Community members say this helps prevent farm encroachment and the destruction of crops. In the event crops are destroyed, village leaders have re-established a more inclusive and transparent system of arbitration and fines for people who violate the agreement.

The Fulani are one of the more interesting—and controversial—of the hundreds of ethnic groups in West Africa. Originating in the northern Sahel in the late Middle Ages, these semi-nomadic cattle herdsmen eventually spread across the region, restlessly in search of grazing land and water. Though estimates vary, approximately 25 million modern Fulani inhabit nearly 20 countries; more than half live in Nigeria. While a large number of Fulani have abandoned their nomadic lifestyle, about a third maintain traditional ways. They remain the largest nomadic community in the world today.

The farmer and herder would first meet to try to reach an agreement over compensation. If none could be reached, cases would be referred to a committee composed of both farmers and herders, who assess the damage and recommend a sum to be paid, mitigating resentment over arbitrary fines by village chiefs.

“Since we came to this agreement in February, there have been no attacks or violence between farmers and herders,” said Osaka Sansui, a farmer living in the Ardor Siding community in central Nasarawa state. “This is a critical first step in improving the relationship between farmers and herders, an example of how peace can return to the area.”

To help document the effectiveness of its interventions, Mercy Corps conducted a baseline survey of farmers and herders in 2014 that showed a 24.7 percent reduction in violence two years later.
To help document the effectiveness of its interventions, Mercy Corps conducted a baseline survey of farmers and herders in 2014 that showed a 24.7 percent reduction in violence two years later.
USAID/Mercy Corps

The numbers back him up. Since the new protocol began, violence has gone down in communities supported by USAID. A violence incidence tracking system that collected information from 20 communities also showed that violence stemming from farmer-herder conflict fell by an average of 27.4 percent in the last year.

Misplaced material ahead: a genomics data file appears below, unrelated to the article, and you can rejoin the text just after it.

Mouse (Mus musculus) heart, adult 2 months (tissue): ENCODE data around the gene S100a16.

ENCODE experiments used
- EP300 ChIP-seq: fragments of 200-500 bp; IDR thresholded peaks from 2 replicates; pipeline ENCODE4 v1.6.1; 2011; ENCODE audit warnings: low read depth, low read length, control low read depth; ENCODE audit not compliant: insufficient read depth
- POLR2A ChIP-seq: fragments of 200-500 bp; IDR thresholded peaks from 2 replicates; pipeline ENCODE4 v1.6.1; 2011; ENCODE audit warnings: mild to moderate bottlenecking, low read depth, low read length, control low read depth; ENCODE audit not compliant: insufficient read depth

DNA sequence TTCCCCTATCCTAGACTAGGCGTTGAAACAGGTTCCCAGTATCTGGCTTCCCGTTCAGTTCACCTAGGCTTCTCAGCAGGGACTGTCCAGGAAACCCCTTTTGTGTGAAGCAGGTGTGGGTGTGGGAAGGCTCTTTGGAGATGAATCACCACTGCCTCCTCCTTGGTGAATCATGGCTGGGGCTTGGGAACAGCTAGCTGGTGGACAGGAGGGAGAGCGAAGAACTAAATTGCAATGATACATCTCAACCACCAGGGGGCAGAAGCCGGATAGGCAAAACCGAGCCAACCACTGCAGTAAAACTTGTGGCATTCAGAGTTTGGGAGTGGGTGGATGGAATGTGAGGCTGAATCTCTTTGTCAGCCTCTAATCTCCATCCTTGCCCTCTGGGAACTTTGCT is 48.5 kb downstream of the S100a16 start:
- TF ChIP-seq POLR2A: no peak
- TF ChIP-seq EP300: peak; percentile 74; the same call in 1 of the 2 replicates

Taking the Fight National

Now two of the largest groups in the nation that represent the two adversaries—the Miyetti Allah Cattle Breeders’ Association of Nigeria and the All Farmers Association of Nigeria—are joining farmers and herders, as well as religious, regional and ethnic leaders from 16 of Nigeria’s 36 states to take USAID’s conflict resolution efforts nationwide.

At a meeting USAID helped arrange, all sides agreed that the conflict is undermining Nigeria’s unity, prosperity and even national security. And they want the federal government to act.

“All tiers of government should give practical effect to the provisions of the constitution regarding rights and responsibilities of citizens and give it priority over any other consideration,” said retired Brig. Gen. Saleh Bala, special adviser to the minister of the interior. “Nigerians should demand accountability and good governance from their leaders as opposed to the politics of bitterness and bickering.”

Ardo Mahmud Adam, a leader of herders in the Riyom area of Plateau state, said the survival of the nation is at stake regarding resolution of the farmer-herder conflict.
Ardo Mahmud Adam, a leader of herders in the Riyom area of Plateau state, said the survival of the nation is at stake regarding resolution of the farmer-herder conflict.
Zack Taylor, USAID

Ardo Mahmud Adam, a leader of herders in the Riyom area of Plateau state in the center of the country, said no less than the survival of the nation is at stake regarding resolution of the conflict.

“The more we work together, the more we cooperate, the better for Nigeria,” he said in the Hausa tongue. “I will use my position to support these [recommendations], but this conference should not be the last one. We need to have continuous dialogue so that, when the inevitable conflict arises, we can resolve it without violence.”

Peace Rabi, chairperson of the All Farmers Association in Kogi state, said she plans to do just that shortly after returning home. “We are going to bring together both our groups with our local officials to promote better understanding between our two groups,” she said.

Last updated: August 17, 2017